Astronomy Essentials

Latest sunsets follow summer solstice

Beautiful orange-to-blue sky after one of the year's latest sunsets, with high clouds and sun pillar.
Peter Gipson in Stowmarket, Suffolk, England, captured this June sunset – one of the year’s latest sunsets – in 2018. The vertical streak is what’s called a sun pillar. Thanks, Peter! Submit your image to EarthSky here.

Latest sunsets after summer solstice

For the Northern Hemisphere: Your latest sunsets – and latest evening twilights – are happening around now. They always come in late June and early July. Meanwhile, the Northern Hemisphere’s longest day fell on the June 20-21 solstice.

For 40 degrees north (Philadelphia, Pennsylvania; just north of Denver, Colorado; Beijing, China; Turkey; Japan and Spain), the latest sunsets are centered around June 27. The year’s latest sunsets always come after the summer solstice. But the exact date of the latest sunset depends on your latitude. Farther north – at Seattle – the latest sunsets happen on dates centered on June 25.

Even farther south – at Mexico City or Hawaii – the latest sunsets are centered on dates in early July.

For the Southern Hemisphere: Your latest sunrises of the year happen in late June and early July.

For the Northern or Southern Hemispheres: Latest sunsets go hand-in-hand with your latest twilights. The latest twilights of the year for 40 degrees north also happen in late June and early July. More about twilight below.

To find out the sunrise and sunset times for a given day, visit Sunrise Sunset Calendars.

Perspective view of dark clouds over bright sunset, long pier running toward horizon.
June sunset – Pere Marquette Beach in Muskegon, Michigan – via Jerry James Photography. Thank you, Jerry!

Why latest sunsets follow summer solstice

The latest sunsets comes after the summer solstice because the day is more than 24 hours long at this time of the year.

For several weeks, around the June solstice, the day (as measured by successive returns of the midday sun) is nearly 1/4 minute longer than 24 hours. Hence, the midday sun (solar noon) comes later by the clock in late June than it does on the June solstice. Therefore, the sunrise and sunset times also come later by the clock, as the table below helps to explain.

For Denver, Colorado

Date Sunrise Midday (Solar Noon) Sunset Daylight Hours
June 20 5:32 a.m. 1:01 p.m. 8:31 p.m. 14h 59m 15s
June 27 5:34 a.m. 1:03 p.m. 8:32 p.m. 14h 57m 57s


Dark trees each side, colors yellow to orange to lavender to blue in sky.
Juan Argudin in Pembroke Pines, Florida, wrote on June 21, 2018: “We’ve taken dozens of sunset pictures but cannot remember such beautiful sunset colors. This was the first sunset after summer solstice, taken between 2 live oak trees in front of our house. Thank you for your excellent newsletter. We have learned a lot.” Photo by Olga Argudin. Thank you, Juan and Olga!

Clock time and sun time

If the Earth’s axis stood upright as our world circled the sun, and if, in addition, the Earth stayed the same distance from the sun all year long, then clock time and sun time would always agree.

However, the Earth’s axis is tilted 23.44 degrees out of vertical, and our distance from the sun varies by about 3 million miles (5 million km) throughout the year. At and around the equinoxes, solar days are shorter than 24 hours, yet at the solstices, solar days are longer than 24 hours.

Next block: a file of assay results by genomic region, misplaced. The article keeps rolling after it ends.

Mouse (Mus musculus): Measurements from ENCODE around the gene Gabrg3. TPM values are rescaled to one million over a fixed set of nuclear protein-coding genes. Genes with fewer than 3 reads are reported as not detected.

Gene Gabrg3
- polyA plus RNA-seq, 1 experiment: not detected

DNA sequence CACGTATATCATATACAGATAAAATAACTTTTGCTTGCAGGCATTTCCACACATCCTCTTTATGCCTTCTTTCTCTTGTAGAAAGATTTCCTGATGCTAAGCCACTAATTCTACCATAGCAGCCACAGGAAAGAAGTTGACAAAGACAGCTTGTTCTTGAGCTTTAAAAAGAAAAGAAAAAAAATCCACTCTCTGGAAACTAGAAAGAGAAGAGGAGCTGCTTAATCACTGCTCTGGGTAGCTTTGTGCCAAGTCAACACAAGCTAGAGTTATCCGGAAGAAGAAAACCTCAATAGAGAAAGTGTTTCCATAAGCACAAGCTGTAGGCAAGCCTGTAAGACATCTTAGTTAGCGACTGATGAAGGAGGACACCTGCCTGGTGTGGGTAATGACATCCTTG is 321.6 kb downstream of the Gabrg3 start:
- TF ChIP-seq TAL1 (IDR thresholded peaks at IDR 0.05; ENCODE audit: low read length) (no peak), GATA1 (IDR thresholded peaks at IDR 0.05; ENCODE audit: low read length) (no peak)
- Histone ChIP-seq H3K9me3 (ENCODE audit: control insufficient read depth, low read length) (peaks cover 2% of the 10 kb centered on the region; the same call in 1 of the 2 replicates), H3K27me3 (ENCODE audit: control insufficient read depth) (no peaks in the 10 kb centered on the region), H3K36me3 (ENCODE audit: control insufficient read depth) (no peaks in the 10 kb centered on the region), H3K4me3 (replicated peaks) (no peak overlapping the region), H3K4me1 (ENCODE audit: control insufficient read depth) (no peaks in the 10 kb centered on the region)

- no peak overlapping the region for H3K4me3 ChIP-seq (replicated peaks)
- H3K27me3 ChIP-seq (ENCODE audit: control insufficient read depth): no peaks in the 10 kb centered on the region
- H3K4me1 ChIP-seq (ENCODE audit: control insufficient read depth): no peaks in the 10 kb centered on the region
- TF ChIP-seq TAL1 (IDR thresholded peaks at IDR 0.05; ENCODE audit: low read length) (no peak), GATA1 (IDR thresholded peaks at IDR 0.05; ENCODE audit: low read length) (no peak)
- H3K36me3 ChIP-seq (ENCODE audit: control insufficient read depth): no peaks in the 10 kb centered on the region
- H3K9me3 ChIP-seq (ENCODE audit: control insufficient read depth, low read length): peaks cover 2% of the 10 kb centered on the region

That’s why the latest sunsets always come on or near June 27 at mid-northern latitudes every year.

At mid-northern latitudes, the later clock time for solar noon one week after the summer solstice is more substantial than the change in daylight hours. Given that the daylight hours on June 27 are almost the same as they were on the June 20-21 solstice, the later clock time for the June 27 solar noon gives us slightly later sunrise and sunset times, as well.

A word about twilight

There are three kinds of twilight:

Civil twilight starts at sundown and ends when the sun is 6 degrees below the horizon.

Nautical twilight occurs when the sun is 6 to 12 degrees below the horizon.

Astronomical twilight happens when the sun is 12 to 18 degrees below the horizon.

North of 50 degrees north latitude, there’s no true night in the month of June. In June, that far north, the sun never gets far enough below the horizon for true night to occur. So from 50 degrees north latitude – to the Arctic Circle (66.5 degrees north latitude) – you’ll find midnight twilight at this time of year.

And, above the Arctic Circle to the North Pole (90 degrees north latitude), this time of year is the time of the midnight sun.

Read more: What exactly is twilight?

A diagram showing the sun's distance below the horizon at civil twilight, nautical twilight and astronomical twilight.
Skywatchers learn to recognize the subtle gradations of twilight. True night doesn’t begin until the sun sinks 18 degrees beneath the horizon. North of 50 degrees north latitude, there is no true night in June because the sun never gets far enough below the horizon. Visit Sunrise Sunset Calendars for the times of civil, nautical and astronomical twilight in your sky. Image via Wikipedia.

Bottom line: Why don’t the latest sunsets come on the longest day (the solstice)? In a nutshell, it’s a discrepancy between the sun and the clock. Thus, for mid-northern latitudes, the latest sunsets always come in late June.

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June 24, 2021
Astronomy Essentials

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